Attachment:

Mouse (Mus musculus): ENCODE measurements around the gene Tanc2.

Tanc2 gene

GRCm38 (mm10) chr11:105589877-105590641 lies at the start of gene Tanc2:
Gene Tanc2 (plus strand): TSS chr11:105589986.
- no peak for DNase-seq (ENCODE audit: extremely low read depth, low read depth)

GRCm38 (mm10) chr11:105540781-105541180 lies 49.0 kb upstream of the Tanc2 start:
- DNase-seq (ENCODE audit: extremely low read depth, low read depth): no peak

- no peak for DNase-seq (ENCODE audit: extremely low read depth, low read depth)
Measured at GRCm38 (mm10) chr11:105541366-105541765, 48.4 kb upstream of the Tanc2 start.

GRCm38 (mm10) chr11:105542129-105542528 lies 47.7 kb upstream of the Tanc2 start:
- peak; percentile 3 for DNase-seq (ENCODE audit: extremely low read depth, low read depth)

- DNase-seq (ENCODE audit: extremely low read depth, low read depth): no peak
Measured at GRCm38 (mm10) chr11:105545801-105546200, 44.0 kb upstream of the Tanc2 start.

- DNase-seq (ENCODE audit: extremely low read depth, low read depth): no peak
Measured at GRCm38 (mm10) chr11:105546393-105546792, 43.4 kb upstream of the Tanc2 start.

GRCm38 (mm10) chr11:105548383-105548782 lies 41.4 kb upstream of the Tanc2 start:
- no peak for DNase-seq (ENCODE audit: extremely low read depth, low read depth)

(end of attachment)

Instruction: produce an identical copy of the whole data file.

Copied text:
Mouse (Mus musculus): ENCODE measurements around the gene Tanc2.

Tanc2 gene

GRCm38 (mm10) chr11:105589877-105590641 lies at the start of gene Tanc2:
Gene Tanc2 (plus strand): TSS chr11:105589986.
- no peak for DNase-seq (ENCODE audit: extremely low read depth, low read depth)

GRCm38 (mm10) chr11:105540781-105541180 lies 49.0 kb upstream of the Tanc2 start:
- DNase-seq (ENCODE audit: extremely low read depth, low read depth): no peak

- no peak for DNase-seq (ENCODE audit: extremely low read depth, low read depth)
Measured at GRCm38 (mm10) chr11:105541366-105541765, 48.4 kb upstream of the Tanc2 start.

GRCm38 (mm10) chr11:105542129-105542528 lies 47.7 kb upstream of the Tanc2 start:
- peak; percentile 3 for DNase-seq (ENCODE audit: extremely low read depth, low read depth)

- DNase-seq (ENCODE audit: extremely low read depth, low read depth): no peak
Measured at GRCm38 (mm10) chr11:105545801-105546200, 44.0 kb upstream of the Tanc2 start.

- DNase-seq (ENCODE audit: extremely low read depth, low read depth): no peak
Measured at GRCm38 (mm10) chr11:105546393-105546792, 43.4 kb upstream of the Tanc2 start.

GRCm38 (mm10) chr11:105548383-105548782 lies 41.4 kb upstream of the Tanc2 start:
- no peak for DNase-seq (ENCODE audit: extremely low read depth, low read depth)